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Beware of Unauthorized Practice of Law

10.05.08 written by

Originally Published in the Times Reporter, New Philadelphia, October 2008

On December 14, 2005, the Ohio Supreme Court handed down a decision against a company engaged in the preparation and marketing of living trusts and other estate planning documents for the unauthorized practice of law. (Cleveland Bar Association v. Sharp Estate Services, Inc., et. al., 107 Ohio St. 3d 219, 2005.) The unauthorized practice of law is defined as “the rendering of legal services for another person by any person not admitted to practice in Ohio.” This case arose as a result of a company’s use of non-attorney advisors who were determined to be engaged in the unauthorized practice of law. During meetings with customers, these non-attorneys recommended specific types of trusts or estate plans and also advised their customers of the legal consequences of their various estate planning choices. Once the customers decided to purchase an estate plan, this company did use attorneys to prepare and review these estate planning documents; however, the court determined that the attorneys were only tangentially involved in the transactions. In most of these situations, the attorneys did nothing more than enter the customers’ information into a computer program and they seldom had any contact with the customers.

In this case, the normal representation would begin with the non-attorney advisors developing prospects through a telemarketing list and then the advisor would make a sales presentation in the prospective customer’s home. A significant number of customers were targeted despite the fact that they would not benefit from a living trust. When a customer agreed to purchase a living trust package, the advisor had the customer sign a purchase agreement and write two checks. One check was payable to the advisor and the other check was payable to the reviewing attorney who was in fact selected by the advisor.

The Supreme Court of Ohio found the company to be engaged in the unauthorized practice of law and ordered the company to disclose the names of all of their Ohio customers. It was reported that the company had in fact solicited 468 living trusts and estate plans in Ohio with fees ranging from $1,995 to $2,195 for living trusts and estate planning documents for modest estates and fees in excess of $2,495 for customers with larger estates. The company was ordered to reveal the customer list to the Cleveland Bar Association so that the Cleveland Bar Association can send a letter to each of the Ohio customers informing them of the business’s conduct and suggesting that they may wish to consult an attorney of their choice to determine whether or not the documents are necessary for them.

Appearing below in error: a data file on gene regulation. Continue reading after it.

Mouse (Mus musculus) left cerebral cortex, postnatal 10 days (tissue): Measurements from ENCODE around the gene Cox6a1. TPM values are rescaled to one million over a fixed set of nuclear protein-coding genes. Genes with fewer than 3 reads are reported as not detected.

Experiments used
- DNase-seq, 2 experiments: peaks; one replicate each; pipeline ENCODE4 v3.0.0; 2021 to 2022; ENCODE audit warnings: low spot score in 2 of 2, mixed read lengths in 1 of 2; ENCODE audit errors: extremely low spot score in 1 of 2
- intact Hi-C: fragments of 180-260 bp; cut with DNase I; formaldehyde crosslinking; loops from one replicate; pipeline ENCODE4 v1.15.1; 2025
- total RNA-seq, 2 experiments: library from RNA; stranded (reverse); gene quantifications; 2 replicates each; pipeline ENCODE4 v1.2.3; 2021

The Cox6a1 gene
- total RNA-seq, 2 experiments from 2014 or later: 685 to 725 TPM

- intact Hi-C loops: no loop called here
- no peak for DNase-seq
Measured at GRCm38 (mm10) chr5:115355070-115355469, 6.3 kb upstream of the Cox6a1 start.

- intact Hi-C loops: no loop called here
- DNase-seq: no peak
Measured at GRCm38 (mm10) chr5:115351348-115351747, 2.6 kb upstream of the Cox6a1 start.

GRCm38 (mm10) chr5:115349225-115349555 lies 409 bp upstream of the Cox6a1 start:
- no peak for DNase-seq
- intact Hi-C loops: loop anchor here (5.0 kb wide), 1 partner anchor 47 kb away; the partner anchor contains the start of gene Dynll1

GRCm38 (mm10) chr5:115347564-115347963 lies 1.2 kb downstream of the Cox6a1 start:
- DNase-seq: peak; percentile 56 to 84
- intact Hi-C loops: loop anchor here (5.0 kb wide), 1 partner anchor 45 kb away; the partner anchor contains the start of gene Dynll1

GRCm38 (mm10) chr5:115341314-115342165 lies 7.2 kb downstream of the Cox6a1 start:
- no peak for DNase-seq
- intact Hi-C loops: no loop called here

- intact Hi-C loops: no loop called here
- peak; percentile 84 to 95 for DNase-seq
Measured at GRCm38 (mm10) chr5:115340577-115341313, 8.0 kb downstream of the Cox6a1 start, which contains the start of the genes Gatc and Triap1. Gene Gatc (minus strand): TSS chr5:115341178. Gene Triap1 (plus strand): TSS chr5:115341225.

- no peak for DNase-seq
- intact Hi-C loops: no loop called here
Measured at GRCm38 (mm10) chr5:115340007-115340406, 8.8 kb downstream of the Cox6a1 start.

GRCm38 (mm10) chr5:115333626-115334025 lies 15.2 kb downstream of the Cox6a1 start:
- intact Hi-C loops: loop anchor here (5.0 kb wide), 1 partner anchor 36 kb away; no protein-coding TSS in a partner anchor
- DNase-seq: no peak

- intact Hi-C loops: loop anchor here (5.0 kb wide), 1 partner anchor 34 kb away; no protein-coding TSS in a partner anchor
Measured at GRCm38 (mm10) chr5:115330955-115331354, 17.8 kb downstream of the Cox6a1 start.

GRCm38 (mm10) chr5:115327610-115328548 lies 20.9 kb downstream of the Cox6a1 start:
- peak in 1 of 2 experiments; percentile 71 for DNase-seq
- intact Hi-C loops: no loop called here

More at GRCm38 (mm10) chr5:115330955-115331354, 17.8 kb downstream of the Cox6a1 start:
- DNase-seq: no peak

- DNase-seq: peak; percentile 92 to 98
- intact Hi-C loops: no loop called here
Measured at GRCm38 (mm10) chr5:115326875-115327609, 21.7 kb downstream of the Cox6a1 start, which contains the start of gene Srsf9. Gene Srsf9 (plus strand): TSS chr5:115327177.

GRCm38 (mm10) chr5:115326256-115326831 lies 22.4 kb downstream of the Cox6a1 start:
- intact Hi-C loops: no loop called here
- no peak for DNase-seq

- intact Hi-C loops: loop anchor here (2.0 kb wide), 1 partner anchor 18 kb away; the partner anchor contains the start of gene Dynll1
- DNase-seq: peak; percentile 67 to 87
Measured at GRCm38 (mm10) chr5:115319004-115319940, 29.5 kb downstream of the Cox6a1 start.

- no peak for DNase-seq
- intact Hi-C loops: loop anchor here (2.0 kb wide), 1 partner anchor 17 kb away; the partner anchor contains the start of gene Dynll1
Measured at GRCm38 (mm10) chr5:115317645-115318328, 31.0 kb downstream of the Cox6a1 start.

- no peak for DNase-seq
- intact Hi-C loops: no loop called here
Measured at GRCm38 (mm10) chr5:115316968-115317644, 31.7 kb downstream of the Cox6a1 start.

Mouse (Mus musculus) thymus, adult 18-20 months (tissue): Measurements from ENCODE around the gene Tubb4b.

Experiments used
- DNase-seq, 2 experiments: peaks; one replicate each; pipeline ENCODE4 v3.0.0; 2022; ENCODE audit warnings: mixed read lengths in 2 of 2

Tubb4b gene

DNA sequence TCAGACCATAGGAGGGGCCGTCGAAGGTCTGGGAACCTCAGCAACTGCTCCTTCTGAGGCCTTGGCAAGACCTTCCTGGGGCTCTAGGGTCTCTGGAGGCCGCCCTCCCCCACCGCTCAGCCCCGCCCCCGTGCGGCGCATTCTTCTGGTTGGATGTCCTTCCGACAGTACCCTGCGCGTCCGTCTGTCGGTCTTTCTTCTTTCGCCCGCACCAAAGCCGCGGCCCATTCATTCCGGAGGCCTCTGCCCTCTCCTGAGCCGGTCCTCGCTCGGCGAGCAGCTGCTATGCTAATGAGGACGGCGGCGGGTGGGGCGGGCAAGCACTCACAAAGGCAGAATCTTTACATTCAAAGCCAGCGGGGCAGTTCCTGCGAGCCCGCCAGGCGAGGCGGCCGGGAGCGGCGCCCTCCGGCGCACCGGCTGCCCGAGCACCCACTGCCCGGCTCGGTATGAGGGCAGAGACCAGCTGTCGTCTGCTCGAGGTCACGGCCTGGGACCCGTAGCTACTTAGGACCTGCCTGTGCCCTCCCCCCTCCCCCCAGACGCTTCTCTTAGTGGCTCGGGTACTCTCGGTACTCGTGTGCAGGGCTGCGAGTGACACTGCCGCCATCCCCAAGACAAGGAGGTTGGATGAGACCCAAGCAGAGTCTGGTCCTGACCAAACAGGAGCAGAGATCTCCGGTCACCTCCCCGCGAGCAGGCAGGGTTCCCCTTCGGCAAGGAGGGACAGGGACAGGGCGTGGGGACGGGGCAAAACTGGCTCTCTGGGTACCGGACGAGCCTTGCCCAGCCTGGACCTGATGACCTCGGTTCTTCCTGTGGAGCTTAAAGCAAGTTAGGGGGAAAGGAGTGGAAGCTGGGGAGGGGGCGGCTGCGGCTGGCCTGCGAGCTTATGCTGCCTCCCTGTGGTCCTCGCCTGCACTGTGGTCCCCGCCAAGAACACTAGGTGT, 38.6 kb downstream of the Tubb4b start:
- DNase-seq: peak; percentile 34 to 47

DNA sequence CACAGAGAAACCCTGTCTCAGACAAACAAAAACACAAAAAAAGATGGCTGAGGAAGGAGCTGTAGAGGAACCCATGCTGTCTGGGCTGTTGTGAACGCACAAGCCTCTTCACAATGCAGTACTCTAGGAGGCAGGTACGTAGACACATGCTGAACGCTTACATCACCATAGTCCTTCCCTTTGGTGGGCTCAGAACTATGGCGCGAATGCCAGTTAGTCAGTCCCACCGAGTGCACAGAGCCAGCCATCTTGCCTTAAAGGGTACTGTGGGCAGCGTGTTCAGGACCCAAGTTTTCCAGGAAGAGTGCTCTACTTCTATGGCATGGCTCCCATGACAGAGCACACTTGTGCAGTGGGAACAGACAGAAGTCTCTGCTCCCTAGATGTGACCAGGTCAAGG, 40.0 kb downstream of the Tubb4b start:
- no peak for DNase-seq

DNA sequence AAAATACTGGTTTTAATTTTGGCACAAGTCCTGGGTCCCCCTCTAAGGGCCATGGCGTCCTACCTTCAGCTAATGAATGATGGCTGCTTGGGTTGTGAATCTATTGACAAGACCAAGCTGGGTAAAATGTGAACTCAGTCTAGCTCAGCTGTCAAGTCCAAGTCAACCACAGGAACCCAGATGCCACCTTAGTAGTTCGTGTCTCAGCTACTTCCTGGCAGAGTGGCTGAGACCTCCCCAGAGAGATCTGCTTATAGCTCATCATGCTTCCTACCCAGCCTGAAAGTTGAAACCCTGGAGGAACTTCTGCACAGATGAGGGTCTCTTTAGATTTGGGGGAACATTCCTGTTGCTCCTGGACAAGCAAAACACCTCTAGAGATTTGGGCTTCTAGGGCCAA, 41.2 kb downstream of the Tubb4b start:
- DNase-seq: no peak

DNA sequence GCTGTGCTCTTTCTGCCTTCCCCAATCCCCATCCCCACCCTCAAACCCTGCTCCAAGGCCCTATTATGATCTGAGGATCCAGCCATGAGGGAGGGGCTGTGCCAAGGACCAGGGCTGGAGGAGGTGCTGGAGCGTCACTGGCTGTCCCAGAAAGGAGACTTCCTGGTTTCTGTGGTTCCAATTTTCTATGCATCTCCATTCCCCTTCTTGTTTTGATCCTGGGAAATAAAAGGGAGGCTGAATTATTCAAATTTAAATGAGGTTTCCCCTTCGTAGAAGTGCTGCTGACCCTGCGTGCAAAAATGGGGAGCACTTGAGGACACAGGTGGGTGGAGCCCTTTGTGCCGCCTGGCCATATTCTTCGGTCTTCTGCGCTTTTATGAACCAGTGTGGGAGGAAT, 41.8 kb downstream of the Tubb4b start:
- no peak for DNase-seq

The Court also enjoined the company from further unauthorized practice of law and required the company to pay all costs associated with the case. In addition, the court imposed a civil penalty on the company in the amount of $1,027,260 which was determined by multiplying the 468 customers by the $2,195 cost of these plans to each customer. The decision does not provide for the customers to receive a refund.
Despite this Ohio Supreme Court decision, the unauthorized practice of law still exists today. Before permitting a non-attorney to visit your home and recommend various trusts or other estate planning options for you, you should make sure that an attorney who is authorized to practice law in the state of Ohio is involved in the meetings and the development of your estate planning documents. Living trusts are not the best choice for everyone and sometimes there are much simpler and less expensive estate planning alternatives depending on your family situation. The simplest thing to do is to contact a local attorney in your area who is knowledgeable in the areas of estate planning and wills and trusts in order to obtain the best advice possible which should match your estate and trust planning needs with your specific family situation.

NOTE: This general summary of the law should not be used to solve individual problems since slight changes in the fact situation may require a material variance in the applicable legal advice.